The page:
Vatican, Pope Pius VII. Beautiful Copper Baiocco Coin.
Mint Place: Rome Mint Year: 1801 (MDCCCI)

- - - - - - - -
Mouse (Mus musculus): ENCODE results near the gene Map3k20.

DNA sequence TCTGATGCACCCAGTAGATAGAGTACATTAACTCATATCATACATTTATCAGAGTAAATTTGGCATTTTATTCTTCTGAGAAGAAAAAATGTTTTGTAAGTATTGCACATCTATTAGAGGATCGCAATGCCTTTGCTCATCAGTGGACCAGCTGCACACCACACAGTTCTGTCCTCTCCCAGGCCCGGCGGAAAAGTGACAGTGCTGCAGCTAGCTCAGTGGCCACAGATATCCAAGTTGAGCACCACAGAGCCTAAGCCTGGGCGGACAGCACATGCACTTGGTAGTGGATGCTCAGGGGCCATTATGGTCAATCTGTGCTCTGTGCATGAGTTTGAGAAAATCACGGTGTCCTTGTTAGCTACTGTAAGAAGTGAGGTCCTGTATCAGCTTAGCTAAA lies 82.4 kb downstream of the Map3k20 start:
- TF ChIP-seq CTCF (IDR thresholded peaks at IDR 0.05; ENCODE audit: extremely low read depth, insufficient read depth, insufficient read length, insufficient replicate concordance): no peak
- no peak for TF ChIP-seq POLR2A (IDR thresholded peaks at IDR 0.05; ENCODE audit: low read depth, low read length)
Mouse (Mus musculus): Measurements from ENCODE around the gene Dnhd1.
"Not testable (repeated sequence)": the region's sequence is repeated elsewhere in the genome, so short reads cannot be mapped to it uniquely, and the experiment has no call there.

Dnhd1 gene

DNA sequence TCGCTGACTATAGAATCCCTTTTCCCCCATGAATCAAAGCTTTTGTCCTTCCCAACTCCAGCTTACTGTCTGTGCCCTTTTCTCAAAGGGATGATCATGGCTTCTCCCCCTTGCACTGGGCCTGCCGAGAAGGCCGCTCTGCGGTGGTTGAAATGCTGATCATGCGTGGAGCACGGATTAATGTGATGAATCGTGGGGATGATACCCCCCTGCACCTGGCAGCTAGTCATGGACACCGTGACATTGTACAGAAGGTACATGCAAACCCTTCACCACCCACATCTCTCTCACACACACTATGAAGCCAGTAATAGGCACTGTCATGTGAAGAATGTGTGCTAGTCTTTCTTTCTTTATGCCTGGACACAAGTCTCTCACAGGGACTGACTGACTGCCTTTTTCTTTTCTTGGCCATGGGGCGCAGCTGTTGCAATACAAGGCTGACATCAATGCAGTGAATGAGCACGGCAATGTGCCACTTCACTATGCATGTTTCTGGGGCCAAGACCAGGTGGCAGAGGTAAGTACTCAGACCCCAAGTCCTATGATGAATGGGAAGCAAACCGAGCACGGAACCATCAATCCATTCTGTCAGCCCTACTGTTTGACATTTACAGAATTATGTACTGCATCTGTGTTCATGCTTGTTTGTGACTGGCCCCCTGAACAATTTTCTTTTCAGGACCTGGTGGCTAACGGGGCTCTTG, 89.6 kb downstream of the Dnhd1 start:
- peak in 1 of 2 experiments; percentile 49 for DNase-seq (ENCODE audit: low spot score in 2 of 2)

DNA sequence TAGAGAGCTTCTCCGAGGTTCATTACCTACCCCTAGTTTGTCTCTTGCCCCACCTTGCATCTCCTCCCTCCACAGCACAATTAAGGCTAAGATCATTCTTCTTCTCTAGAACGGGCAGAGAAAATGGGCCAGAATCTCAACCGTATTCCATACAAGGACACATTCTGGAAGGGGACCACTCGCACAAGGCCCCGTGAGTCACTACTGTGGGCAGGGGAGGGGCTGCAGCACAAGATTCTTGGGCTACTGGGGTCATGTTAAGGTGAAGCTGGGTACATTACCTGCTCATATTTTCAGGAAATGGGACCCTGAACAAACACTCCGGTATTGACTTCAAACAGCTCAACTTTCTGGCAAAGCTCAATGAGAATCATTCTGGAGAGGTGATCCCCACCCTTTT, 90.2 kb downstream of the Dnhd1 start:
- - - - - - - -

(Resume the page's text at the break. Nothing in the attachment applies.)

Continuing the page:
Reference: CNI 10, Paga. 77, Sera. 56, Berm. 3236, KM-1267. Denomination: Baiocco – Papal appropriation of the Basilica of St. John Lateran! Material: Copper Weight: 11.79gm Diameter: 34mm Obverse: Shield, topped by tiara, crossed keys in background. Legend: SACROSANCTAE BASILICAE LATERANENSIS POSSESS. Comment: The Pope took the Basilica of St. John Lateran as his seat on 24. Nov.1801. Exergue: BAIOCCO (Value) Reverse: Legend in four lines, year and, three moor heads below. Legend: PIVS / SEPTIMVS / PONTIFEX / MAXIMVS i. A.: MDCCCI The Basilica of St. John Lateran (Italian: Basilica di San Giovanni in Laterano) is the cathedral of the church of Rome and the official ecclesiastical seat of the Bishop of Rome, who is the Pope. Officially named Archibasilica Sanctissimi Salvatoris et Sancti Iohannes Baptista et Evangelista in Laterano ("Archbasilica of the Most Holy Saviour, St. John Baptist and St. John the Evangelist at the Lateran", it is the oldest and ranks first (being the cathedral of Rome) among the four major basilicas of Rome, and holds the title of ecumenical mother church (mother church of the whole inhabited world) among Roman Catholics. An inscription on the façade, Christo Salvatore, dedicates the Lateran as Archbasilica of the Most Holy Saviour, for the cathedrals of all patriarchs are dedicated to Christ Himself. As the cathedral of the Bishop of Rome, containing the papal throne (Cathedra Romana), it ranks above all other churches in the Roman Catholic Church, even above St. Peter’s Basilica in the Vatican. Pope Pius VII, OSB (August 14, 1740—August 20, 1823), born Count Barnaba Niccolò Maria Luigi Chiaramonti, was Pope from March 14, 1800 to August 20, 1823. Chiaramonti was born at Cesena, the son of count Scipione Chiaramonti; his mother, Giovanna Chiaramonti, was the daughter of the marquese Ghini and was related to the Braschi family. He joined the Benedictine order in 1756 at the Abbey of S.Maria del Monte of Cesena and changed his first name to Gregorio. He then became a teacher at Benedictine colleges in Parma and Rome. His career became a series of promotions following the election of a family friend, Giovanni Angelo Braschi, as Pope Pius VI (1775–99). In 1776 Pius VI appointed the 34-year old Barnaba, who had been teaching at the monastery of S. Anselmo in Rome, honorary abbot in commendam of his monastery, to complaints from the brothers. After making him bishop of Tivoli, near Rome, Pius VI made him a cardinal and Bishop of Imola in February 1785. From the time French forces invaded Italy in 1797, the cardinal cautioned temperance and submission to the Cisalpine Republic. In his Christmas homily that year in 1797 he asserted that there was no opposition between a democratic form of government and being a good Catholic: "Be good catholics and you will be good democrats", said the bishop. Following the death of Pius VI, virtually France’s prisoner, at Valence in August 1799, the conclave met on November 30, 1799 in the Benedictine monastery of San Giorgio, Venice. There were three main candidates, two of whom proved to be unacceptable to the Habsburgs, whose candidate, Alessandro Cardinal Mattei, could not secure sufficient votes. After several months of stalemate, Chiaramonti was elected as a compromise candidate. He was elected Pope Pius VII at Venice on March 21, 1800 in a rather unusual coronation, wearing a papier-mâché papal tiara, the original having been seized by the French along with Pius VI. Then an Austrian vessel, the "Bellona" brought him to Pesaro, from where he reached Rome by land. One of Pius VII’s first acts was to appoint Ercole Consalvi, who had acted as secretary to the recent conclave, to the college of cardinals and to the office of secretary of state. From the beginning of his papacy to the fall of Napoleon I Bonaparte in 1815, Pius VII would be completely involved with France. He and Napoleon would continually be in conflict, often involving the French military leader’s wishes for concessions to his demands, while the Pope, although he almost always gave in to Napoleon, wanted only the return of the Papal States, and later on the release of the 13 Black Cardinals along with several exiled or imprisoned clergymen, monks, nuns, priests, his various supporters including his secretaries of state, and his own release from exile. Napoleon realized the importance of religion as a means to increase obedience and his control over the French people. It was not until the conclave of Cardinals had gathered to elect a new Pope that Napoleon decided to bury Pope Pius VI who had died several weeks earlier, with a gaudy ceremony in an effort to gain the attention of the Catholic church. This eventually led to the Concordat of 1801 negotiated by Ercole Consalvi, the Pope’s secretary of state, which re-systemised the linkage between the French church and Rome. However the Concordat also contained the "Organic Articles" which Consalvi had fiercely denied Napoleon, but which the latter had installed regardless. Against the wish of most of the Curia, Pius VII travelled to Paris for Napoleon’s coronation in 1804. Although the Pope and the papacy were promised several luxurious gifts and monetary donations, the Pope had initially refused most of these offers. In the event, Napoleon concurred but did produce a Papal Tiara, which presented as its main jewel one that had previously been confiscated by Napoleon from Pope Pius VI. The papacy had suffered a major loss of church lands through secularizations in the Holy Roman Empire following the Peace of Lunéville (1801), when a number of German princes had been compensated for their losses by the seizure of ecclesiastical property. Whatever hopes Pius VII may have had with Napoleon, the Papal States were eventually taken by the French around 1808, and when Napoleon subsequently was excommunicated, one of his officers saw an opportunity to gain praise. Although Napoleon had captured Castel Sant’Angelo and intimidated the Pope by pointing cannons at his papal bedroom, he did not instruct one of his most ambitious lieutenants, Lieutenant Radet, to kidnap the Pope. Yet once Pius VII was a prisoner, Napoleon did not offer his release; the Pope would be moved throughout Napoleon’s territories, in great sickness at times, though most of his confinement would take place at Savona. Napoleon would send several delegations of his supporters to pressure the Pope into various issues, from giving up his power, to signing a new concordat with France. The Pope would remain in confinement for over six years, and not return to Rome until May 24, 1814, when Allied forces freed the Pope on a pursuing chase of Napoleonic forces. The Pope in a final remark on the situation, had his secretary compose a letter to the British government asking for better treatment of the exiled emperor at Saint Helena. One of the final lines of the note stated, "He can no longer be a danger to anybody. We would not wish him to become a cause for remorse." At the Congress of Vienna (1814–1815) the Papal States were largely restored. The pope rejoiced. The Jesuits were restored; the Index and the Inquisition were revived. The Roman Jews had to return to the ghetto. Yet he gladly offered a refuge in his capital to the members of the Bonaparte family. Princess Letitia, the deposed emperor’s mother, lived there; likewise did his brothers Lucien and Louis and his uncle, Cardinal Fesch.